Walker and Bednar linked by more than WPIAL roots


Walker photo Allison Farrand, Pittsburgh Post Gazette. Bednar photo Brian Rothmuller, Icon Sportswire

Neil Walker (left) and David Bednar (right) are both WPIAL players who got to play for their hometown Pittsburgh Pirates.

The Pittsburgh Pirates have had players from as far away as South Korea, Japan, India and Lithuania on their roster at some point in team history, but recently two of their players, Pine-Richland’s Neil Walker and Mars’ David Bednar, were products of the WPIAL who have become hometown heroes playing for the team they grew up watching.

Walker and Bednar took very different routes to get to PNC Park.

Walker was drafted by Pittsburgh in the first round in 2004 right out of high school.

“It was incredible. It was always my dream in high school. PNC Park didn’t exist. My family would go down to Three Rivers Stadium. I was always interested in the Pirates, guys like Andy Van Slyke, Barry Bonds, and Bobby Bonilla were guys that I grew up watching and idolizing. I knew from a young age that I wanted to play Major League Baseball, and more than that I wanted to be a Pittsburgh Pirate. It really was a dream come true,” Walker said.

David Bednar pitching at PNC Park.

Bednar was drafted by the San Diego Padres in the 35th round after his college career at Lafayette College. He came to the Pirates in 2021 as a part of the trade that sent Joe Musgrove to the Padres.

“I didn’t really believe it at first. I wasn’t too sure it was true because I first saw it break on Twitter. I wasn’t expecting it in the slightest. I’m so blessed to be a part of this and have this opportunity to play for the Pirates,” Bednar said.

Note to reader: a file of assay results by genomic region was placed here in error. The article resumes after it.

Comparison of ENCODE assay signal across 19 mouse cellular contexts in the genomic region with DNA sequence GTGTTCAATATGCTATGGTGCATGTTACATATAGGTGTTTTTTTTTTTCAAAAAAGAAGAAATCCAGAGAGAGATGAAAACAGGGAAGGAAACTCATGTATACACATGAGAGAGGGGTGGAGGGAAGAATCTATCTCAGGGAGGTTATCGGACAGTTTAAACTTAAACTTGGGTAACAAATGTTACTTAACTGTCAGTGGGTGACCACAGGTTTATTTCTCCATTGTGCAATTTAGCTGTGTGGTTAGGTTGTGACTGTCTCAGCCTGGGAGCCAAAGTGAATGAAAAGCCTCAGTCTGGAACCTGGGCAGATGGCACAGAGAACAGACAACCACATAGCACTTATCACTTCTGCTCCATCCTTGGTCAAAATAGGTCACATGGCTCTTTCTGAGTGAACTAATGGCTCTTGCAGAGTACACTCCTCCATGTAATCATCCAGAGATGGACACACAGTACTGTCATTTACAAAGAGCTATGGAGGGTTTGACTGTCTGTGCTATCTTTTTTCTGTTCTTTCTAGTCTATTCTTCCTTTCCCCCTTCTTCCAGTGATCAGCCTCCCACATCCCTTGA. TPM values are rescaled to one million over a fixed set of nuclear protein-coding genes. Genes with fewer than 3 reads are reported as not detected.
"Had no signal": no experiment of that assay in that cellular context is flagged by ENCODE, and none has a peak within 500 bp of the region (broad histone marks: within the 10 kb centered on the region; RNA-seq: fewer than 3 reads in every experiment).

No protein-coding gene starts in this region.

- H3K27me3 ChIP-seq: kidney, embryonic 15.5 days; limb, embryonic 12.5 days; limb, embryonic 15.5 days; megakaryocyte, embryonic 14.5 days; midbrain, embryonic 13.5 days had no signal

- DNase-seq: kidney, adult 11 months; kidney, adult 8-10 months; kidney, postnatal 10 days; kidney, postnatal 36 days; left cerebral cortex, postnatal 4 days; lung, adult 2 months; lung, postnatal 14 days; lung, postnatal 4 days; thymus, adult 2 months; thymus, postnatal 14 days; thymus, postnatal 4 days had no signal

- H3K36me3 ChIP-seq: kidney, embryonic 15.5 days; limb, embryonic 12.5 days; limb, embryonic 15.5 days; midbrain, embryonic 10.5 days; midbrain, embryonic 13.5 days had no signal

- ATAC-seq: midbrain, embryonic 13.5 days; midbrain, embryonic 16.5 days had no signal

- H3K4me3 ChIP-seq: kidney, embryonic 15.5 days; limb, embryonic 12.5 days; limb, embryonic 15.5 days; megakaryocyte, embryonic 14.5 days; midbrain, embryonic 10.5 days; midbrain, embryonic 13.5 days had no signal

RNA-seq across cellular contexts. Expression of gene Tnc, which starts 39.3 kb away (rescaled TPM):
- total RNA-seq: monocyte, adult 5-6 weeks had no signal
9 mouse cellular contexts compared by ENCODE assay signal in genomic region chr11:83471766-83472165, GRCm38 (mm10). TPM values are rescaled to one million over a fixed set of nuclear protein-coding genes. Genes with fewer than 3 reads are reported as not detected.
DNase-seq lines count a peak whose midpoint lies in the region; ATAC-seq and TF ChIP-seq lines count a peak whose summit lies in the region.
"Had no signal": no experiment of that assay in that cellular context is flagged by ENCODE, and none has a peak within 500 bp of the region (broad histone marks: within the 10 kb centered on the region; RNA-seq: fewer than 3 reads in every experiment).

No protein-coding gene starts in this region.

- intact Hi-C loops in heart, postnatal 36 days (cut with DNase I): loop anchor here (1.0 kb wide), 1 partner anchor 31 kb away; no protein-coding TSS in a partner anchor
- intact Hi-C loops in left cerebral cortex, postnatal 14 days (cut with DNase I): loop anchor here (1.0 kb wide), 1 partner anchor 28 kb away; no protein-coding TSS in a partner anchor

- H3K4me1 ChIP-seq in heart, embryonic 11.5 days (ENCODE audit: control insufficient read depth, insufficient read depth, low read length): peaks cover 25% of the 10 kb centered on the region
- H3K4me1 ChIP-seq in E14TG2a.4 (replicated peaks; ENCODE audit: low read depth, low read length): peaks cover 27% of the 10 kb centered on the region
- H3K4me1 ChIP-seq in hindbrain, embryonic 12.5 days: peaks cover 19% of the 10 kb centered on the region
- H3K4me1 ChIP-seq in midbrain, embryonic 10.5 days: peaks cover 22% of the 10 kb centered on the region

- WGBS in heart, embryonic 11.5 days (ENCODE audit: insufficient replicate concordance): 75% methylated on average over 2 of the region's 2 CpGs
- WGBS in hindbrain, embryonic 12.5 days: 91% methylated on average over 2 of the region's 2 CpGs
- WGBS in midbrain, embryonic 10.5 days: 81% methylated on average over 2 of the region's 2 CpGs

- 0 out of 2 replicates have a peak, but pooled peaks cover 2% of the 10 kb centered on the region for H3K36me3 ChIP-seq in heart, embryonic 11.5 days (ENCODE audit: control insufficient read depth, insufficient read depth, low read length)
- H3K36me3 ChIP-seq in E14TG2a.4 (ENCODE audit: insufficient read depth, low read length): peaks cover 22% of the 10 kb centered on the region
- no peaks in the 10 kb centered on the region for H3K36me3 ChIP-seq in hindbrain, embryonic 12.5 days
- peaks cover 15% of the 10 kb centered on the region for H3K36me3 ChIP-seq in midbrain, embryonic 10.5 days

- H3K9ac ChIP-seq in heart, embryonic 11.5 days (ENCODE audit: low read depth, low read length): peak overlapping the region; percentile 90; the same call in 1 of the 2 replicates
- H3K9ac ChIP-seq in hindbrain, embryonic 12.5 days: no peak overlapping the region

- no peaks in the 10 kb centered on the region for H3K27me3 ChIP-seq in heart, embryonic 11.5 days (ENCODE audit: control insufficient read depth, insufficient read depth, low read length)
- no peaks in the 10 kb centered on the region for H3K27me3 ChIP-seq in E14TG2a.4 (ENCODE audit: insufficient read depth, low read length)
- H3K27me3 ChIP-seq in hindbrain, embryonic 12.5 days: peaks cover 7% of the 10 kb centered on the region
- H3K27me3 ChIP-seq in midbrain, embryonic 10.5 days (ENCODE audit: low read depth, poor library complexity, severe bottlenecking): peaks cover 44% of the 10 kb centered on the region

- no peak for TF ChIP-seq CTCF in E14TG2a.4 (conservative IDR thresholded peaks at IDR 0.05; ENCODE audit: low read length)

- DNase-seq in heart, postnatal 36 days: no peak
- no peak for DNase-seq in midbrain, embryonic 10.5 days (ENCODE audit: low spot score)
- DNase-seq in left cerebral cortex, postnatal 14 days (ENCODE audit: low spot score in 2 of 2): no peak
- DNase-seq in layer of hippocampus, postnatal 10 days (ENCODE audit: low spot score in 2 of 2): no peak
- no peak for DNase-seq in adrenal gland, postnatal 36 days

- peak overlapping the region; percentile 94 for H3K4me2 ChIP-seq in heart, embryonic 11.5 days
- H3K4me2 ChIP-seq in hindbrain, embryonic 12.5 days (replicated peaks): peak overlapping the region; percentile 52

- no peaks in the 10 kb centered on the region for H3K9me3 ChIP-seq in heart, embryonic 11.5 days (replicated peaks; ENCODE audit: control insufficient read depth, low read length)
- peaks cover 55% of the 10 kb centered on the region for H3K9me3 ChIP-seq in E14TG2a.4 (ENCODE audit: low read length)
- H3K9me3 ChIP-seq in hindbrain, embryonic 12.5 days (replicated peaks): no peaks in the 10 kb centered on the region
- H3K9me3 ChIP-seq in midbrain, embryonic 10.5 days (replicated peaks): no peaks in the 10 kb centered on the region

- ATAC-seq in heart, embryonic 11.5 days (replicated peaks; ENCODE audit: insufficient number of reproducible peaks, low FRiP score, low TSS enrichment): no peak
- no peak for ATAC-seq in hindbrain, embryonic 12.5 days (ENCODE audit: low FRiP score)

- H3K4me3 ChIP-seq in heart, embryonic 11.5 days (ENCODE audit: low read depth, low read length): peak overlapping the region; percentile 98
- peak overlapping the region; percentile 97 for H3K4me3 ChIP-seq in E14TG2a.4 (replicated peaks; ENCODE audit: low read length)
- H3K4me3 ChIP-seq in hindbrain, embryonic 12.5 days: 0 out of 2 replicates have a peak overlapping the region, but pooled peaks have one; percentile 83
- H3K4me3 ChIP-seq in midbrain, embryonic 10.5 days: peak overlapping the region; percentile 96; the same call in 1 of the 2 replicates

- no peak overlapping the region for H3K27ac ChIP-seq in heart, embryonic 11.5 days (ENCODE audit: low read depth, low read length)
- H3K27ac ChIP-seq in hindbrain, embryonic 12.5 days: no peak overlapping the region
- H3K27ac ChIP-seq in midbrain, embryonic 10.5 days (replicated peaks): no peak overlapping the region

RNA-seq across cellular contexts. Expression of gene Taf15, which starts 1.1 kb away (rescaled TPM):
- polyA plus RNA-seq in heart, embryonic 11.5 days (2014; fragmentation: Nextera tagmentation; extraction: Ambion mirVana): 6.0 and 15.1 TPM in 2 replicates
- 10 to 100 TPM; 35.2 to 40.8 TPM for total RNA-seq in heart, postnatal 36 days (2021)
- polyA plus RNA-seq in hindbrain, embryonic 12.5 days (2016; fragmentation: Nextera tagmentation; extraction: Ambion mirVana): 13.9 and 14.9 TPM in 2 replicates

Just being from WPIAL schools is not the only thing that links the two of them. Growing up, Bednar looked up to players that were a part of the 2013, 2014, and 2015 Pirates teams that qualified for the MLB postseason.

“The easy answer is Neil Walker. I think that’s the best part of why it’s so cool to know him now. You see a guy from Pine Richland, the next school district over, get drafted by the Pirates, and be a part of that Buctober team, and have such a great career,” Bednar said. “You see that and always have that dream. The next thing you know, I get drafted and then get traded to the Pirates and now I’m doing the same thing.”

One of the links the two have is the famous 2013 Pirates/Reds wild card game known by many Pirates fans as the Cueto game.

“The Blackout Game when Cueto dropped the ball, is probably my top memory from watching the Pirates, growing up. I always think back to that game when I think about those teams,” Bednar said.

David and I have become pretty good friends. I’ve talked to him about being a yinzer. Your mantra around here is to be a hard worker and to have a ton of pride. He takes a ton of pride in that. Growing up in Pittsburgh, we both have had a greater appreciation playing for this city.

— Neil Walker

The difference is while Bednar was watching that game, Walker was playing in it.  Walker went 2 for 5 with a double and an RBI, as well as scoring a run. Oddly, it was the pregame atmosphere that stood out most to Walker who was only 7 years old in 1992 when the Pirates were last in the postseason before that game.

“There weren’t many players that understood the magnitude of that game. Cutch understood it, I understood. They didn’t really understand the fact that it had been 20 years since the last playoff game. They didn’t fully understand what it meant to this city,” Walker said. “It was about 30 minutes before the game and I could hear the crowd through the clubhouse. That’s when it hit the rest of the team about how much this meant to the city of Pittsburgh. It still goes down as one of my favorite sports moments of my life.”